As a curiosity, at the beginning of the 19th century, in 1805, an unsuccessful attempt was made to change its name to "Ochoa de Asúa".

Old Butcher's Shop

As you can imagine, we have moved on from fish to meat, as this street was the first place in the city where meat was sold, a municipal butcher's shop.


Means "lower street" or "lower end" and it was the street that had the lowest position in relation to the other five. If this is where the Arana Palace is located, you can imagine that it was the street where all the high society of the Basque Country and the rest of Spain stayed. From kings to lords and people of high lineage.


When it seemed that there could not be a lower street, this "street that is lower or below there" appears. As it is, that is its meaning. And it is the one that suffers most from the rising waters of the estuary, as it floods quite easily.


What to see in the Old Town

As well as seeing the Seven Streets themselves, and enjoying a walk through the past and the history of the town itself, there are other monuments and corners that you cannot miss on your stroll through the Old Quarter.

If you want to enjoy classical and religious buildings, stop by the Church of San Antón, an emblematic landmark of the Old Quarter, built in the 15th century and almost as old as the town itself, its Gothic style will captivate you.

Although you won't believe what you read, you will also be able to visit the Cathedral of Santiago. Obviously it is not the Cathedral of Santiago, but this cathedral has nothing to envy it.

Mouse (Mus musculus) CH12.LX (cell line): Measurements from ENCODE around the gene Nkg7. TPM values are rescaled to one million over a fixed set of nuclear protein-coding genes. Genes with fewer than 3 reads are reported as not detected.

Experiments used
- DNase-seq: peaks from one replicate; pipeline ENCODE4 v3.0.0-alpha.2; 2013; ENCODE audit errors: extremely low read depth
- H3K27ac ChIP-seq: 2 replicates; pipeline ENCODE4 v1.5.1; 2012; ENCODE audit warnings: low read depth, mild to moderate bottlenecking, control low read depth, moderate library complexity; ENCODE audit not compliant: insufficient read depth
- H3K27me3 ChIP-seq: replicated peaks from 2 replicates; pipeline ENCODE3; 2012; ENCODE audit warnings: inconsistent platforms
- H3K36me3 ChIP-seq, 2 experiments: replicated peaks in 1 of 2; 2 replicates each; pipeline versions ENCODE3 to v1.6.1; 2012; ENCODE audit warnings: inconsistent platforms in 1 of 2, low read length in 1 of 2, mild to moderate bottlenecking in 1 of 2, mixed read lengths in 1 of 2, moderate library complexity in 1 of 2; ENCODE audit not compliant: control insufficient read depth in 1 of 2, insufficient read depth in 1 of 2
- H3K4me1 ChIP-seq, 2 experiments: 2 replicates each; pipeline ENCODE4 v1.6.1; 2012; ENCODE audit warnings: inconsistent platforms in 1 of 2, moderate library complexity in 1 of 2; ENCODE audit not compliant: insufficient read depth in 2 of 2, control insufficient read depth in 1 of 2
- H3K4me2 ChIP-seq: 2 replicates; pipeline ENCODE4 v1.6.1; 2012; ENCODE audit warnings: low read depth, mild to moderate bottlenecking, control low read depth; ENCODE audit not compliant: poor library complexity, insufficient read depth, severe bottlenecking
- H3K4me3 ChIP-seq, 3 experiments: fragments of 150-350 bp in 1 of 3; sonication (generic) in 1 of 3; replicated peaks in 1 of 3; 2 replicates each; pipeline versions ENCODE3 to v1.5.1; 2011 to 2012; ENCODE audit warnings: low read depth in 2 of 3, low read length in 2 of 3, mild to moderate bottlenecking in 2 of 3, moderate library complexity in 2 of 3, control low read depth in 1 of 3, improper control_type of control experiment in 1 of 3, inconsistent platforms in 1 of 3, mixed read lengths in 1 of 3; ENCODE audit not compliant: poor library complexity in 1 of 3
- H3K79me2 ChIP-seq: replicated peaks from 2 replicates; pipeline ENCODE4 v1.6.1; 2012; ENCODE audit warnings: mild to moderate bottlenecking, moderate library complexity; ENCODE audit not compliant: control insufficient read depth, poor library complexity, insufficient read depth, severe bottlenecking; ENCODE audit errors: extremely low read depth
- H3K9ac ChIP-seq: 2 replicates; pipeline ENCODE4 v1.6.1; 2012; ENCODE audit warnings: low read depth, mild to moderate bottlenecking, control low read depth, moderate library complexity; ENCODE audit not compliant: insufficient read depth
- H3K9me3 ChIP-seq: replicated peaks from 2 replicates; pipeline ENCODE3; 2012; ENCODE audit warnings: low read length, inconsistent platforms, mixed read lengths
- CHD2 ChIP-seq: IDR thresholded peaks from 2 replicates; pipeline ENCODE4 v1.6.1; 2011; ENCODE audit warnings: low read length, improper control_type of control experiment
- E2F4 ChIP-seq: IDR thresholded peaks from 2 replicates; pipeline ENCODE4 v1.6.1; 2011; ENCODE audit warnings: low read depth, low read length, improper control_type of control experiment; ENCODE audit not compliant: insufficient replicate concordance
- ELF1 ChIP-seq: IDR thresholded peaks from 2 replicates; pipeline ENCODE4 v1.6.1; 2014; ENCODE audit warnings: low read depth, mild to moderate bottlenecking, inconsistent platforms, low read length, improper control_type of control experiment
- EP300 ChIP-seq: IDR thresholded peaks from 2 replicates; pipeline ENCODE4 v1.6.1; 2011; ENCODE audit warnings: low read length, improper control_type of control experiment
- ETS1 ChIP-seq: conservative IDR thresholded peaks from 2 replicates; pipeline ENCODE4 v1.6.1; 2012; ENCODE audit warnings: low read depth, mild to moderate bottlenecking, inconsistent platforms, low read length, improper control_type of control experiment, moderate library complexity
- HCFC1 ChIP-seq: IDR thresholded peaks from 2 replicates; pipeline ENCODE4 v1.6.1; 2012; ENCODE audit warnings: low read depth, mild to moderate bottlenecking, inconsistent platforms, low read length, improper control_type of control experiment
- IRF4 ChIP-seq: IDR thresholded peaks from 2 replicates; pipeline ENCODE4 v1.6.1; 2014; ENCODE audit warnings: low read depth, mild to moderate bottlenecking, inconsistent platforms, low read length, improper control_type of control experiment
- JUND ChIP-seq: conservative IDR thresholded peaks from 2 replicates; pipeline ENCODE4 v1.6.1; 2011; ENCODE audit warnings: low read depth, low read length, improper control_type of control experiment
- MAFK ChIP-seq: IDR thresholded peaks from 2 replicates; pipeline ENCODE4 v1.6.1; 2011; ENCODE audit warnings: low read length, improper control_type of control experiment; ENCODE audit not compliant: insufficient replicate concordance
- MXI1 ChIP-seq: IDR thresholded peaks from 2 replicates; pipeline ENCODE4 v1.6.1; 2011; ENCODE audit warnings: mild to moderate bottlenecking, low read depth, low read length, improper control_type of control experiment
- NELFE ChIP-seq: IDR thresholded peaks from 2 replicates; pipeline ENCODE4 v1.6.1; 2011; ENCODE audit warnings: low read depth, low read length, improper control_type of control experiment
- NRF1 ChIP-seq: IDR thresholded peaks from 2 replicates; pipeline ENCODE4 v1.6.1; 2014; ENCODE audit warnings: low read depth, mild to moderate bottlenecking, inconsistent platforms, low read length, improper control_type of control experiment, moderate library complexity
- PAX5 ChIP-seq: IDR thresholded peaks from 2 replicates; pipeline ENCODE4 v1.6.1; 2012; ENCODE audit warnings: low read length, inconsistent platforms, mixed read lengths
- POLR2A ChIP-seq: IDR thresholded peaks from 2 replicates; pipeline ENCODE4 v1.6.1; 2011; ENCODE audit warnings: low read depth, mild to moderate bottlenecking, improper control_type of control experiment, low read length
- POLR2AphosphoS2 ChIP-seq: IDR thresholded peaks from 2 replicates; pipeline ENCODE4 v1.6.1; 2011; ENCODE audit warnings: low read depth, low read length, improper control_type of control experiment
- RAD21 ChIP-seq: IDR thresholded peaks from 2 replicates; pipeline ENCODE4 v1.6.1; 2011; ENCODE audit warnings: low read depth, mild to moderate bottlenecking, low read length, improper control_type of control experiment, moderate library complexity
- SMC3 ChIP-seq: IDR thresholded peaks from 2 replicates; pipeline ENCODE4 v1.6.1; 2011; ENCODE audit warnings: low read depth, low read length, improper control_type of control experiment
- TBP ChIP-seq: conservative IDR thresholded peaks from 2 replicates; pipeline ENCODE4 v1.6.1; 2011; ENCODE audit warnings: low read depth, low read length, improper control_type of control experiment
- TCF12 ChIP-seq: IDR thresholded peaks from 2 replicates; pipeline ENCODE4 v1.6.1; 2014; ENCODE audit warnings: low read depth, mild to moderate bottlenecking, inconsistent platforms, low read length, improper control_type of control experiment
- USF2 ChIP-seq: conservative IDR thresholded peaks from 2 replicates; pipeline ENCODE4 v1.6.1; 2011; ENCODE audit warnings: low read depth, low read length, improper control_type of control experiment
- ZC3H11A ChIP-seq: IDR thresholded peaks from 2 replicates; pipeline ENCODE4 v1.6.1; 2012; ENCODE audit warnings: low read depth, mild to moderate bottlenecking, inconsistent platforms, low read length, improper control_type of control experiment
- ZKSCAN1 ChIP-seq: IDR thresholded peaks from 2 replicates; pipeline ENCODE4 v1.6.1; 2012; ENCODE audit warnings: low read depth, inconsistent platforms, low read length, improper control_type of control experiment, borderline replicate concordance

Art is also hidden among the Siete Calles, where you'll find everything from galleries to museums, which focus on medieval artworks. As well as handcrafted works in different materials, a perfect gift for those waiting for you at home.

Have you ever noticed the gullies in the Old Town? The gullies are small, narrow alleys that form in front of the houses, allowing the water to run through. Another sign of the city's identity, can you find the 16 that exist?

We finish with the markets. In the Plaza Central, the fantastic and colourful flower market is held every week without fail, although the Plaza Nueva is well worth a visit even when the market is not set up.

And if we are talking about markets, we must go to one of the sides of the Casco Viajo to find a wonderful Mercado de la Ribera, where colours, smells and flavours come together to offer you an unparalleled spectacle. Enjoy the best local produce in a centuries-old atmosphere.


What to do in the Old Town

If you have already strolled through the Siete Calles, enjoyed its paintings, art and architecture, it's time to give your appetite and taste buds a treat.

The Casco Viejo is home to a large part of Bilbao's gastronomic offer and it is here that you can enjoy some of the best pintxo bars in Bilbao. And if you haven't yet taken your first steps into Basque gastronomy, we'll give you a little taste of the best pintxos in Bilbao.